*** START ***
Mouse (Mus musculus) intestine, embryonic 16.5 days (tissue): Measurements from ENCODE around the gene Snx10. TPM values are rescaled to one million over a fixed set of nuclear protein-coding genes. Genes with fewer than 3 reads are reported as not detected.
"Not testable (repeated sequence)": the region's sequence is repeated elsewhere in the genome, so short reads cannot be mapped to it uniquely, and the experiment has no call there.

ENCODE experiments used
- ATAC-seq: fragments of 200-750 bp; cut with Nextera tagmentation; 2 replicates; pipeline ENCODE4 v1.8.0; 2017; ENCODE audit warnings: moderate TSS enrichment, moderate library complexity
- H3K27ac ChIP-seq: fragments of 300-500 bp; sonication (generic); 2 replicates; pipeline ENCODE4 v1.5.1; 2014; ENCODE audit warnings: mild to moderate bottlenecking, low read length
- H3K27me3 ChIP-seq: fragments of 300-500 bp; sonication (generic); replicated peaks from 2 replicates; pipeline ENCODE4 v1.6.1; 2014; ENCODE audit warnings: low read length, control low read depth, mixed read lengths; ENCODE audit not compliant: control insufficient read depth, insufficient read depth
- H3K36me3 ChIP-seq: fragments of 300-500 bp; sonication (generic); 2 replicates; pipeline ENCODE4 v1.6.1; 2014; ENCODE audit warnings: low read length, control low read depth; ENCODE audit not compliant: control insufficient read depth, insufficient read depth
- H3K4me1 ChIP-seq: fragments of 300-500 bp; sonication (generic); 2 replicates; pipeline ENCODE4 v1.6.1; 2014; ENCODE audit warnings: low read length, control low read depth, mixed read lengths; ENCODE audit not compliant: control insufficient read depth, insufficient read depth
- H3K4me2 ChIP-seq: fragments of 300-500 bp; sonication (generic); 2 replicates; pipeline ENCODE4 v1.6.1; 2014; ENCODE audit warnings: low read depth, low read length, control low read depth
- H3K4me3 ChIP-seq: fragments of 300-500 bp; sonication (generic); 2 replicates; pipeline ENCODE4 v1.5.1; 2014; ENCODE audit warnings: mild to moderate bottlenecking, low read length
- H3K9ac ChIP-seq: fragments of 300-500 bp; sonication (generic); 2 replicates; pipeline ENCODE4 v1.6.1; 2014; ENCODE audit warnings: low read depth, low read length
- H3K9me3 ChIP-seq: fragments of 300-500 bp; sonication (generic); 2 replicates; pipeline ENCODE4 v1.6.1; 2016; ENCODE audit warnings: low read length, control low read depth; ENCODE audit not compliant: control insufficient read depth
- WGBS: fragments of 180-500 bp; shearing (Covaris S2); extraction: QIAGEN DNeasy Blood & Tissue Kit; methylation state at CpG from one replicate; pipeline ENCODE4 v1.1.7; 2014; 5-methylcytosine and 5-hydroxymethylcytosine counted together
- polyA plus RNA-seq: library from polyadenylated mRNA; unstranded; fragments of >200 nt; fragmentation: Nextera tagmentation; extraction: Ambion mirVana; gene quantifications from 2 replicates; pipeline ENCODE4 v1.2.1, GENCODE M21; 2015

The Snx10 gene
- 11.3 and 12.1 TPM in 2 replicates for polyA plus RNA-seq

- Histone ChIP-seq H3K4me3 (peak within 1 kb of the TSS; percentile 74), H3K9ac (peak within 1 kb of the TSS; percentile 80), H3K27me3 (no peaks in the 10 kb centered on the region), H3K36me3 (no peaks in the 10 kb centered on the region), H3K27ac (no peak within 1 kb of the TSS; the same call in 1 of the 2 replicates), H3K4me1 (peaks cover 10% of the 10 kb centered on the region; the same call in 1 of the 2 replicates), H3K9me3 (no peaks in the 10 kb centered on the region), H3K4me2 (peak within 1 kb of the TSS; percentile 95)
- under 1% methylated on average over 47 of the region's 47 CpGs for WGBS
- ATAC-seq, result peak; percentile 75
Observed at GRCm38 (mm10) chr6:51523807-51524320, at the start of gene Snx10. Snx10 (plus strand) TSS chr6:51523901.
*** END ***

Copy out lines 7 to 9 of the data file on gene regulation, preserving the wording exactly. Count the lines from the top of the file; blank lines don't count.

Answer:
- H3K36me3 ChIP-seq: fragments of 300-500 bp; sonication (generic); 2 replicates; pipeline ENCODE4 v1.6.1; 2014; ENCODE audit warnings: low read length, control low read depth; ENCODE audit not compliant: control insufficient read depth, insufficient read depth
- H3K4me1 ChIP-seq: fragments of 300-500 bp; sonication (generic); 2 replicates; pipeline ENCODE4 v1.6.1; 2014; ENCODE audit warnings: low read length, control low read depth, mixed read lengths; ENCODE audit not compliant: control insufficient read depth, insufficient read depth
- H3K4me2 ChIP-seq: fragments of 300-500 bp; sonication (generic); 2 replicates; pipeline ENCODE4 v1.6.1; 2014; ENCODE audit warnings: low read depth, low read length, control low read depth